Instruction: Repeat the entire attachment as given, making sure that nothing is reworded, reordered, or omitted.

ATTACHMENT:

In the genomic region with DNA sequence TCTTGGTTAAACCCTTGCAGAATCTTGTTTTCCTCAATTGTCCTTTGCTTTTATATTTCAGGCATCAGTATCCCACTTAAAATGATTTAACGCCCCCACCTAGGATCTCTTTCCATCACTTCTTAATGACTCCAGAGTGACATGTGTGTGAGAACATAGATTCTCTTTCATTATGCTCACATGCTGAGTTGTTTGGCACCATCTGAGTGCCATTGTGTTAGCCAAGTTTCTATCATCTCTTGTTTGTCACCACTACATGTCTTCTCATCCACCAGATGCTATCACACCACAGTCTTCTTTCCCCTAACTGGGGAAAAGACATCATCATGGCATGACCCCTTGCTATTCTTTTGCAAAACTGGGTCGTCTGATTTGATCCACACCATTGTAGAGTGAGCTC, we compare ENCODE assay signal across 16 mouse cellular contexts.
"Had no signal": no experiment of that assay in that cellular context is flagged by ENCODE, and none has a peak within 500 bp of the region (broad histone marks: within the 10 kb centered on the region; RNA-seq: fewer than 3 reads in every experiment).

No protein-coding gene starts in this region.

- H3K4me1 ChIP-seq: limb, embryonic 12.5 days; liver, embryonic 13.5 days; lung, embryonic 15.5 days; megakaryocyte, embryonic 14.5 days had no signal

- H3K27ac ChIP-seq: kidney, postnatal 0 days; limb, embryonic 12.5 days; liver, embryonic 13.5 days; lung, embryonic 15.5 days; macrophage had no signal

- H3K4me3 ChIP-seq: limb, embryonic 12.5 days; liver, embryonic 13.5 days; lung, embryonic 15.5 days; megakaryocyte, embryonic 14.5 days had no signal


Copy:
In the genomic region with DNA sequence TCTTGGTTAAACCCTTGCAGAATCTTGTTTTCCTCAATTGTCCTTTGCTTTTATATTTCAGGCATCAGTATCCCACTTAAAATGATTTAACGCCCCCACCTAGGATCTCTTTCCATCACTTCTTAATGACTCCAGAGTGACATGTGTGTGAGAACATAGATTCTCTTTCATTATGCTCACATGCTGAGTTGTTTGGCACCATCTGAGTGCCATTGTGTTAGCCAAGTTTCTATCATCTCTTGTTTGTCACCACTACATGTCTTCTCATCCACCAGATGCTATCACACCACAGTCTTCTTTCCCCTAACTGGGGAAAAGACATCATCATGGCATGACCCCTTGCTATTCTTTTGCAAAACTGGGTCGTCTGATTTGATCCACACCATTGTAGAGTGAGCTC, we compare ENCODE assay signal across 16 mouse cellular contexts.
"Had no signal": no experiment of that assay in that cellular context is flagged by ENCODE, and none has a peak within 500 bp of the region (broad histone marks: within the 10 kb centered on the region; RNA-seq: fewer than 3 reads in every experiment).

No protein-coding gene starts in this region.

- H3K4me1 ChIP-seq: limb, embryonic 12.5 days; liver, embryonic 13.5 days; lung, embryonic 15.5 days; megakaryocyte, embryonic 14.5 days had no signal

- H3K27ac ChIP-seq: kidney, postnatal 0 days; limb, embryonic 12.5 days; liver, embryonic 13.5 days; lung, embryonic 15.5 days; macrophage had no signal

- H3K4me3 ChIP-seq: limb, embryonic 12.5 days; liver, embryonic 13.5 days; lung, embryonic 15.5 days; megakaryocyte, embryonic 14.5 days had no signal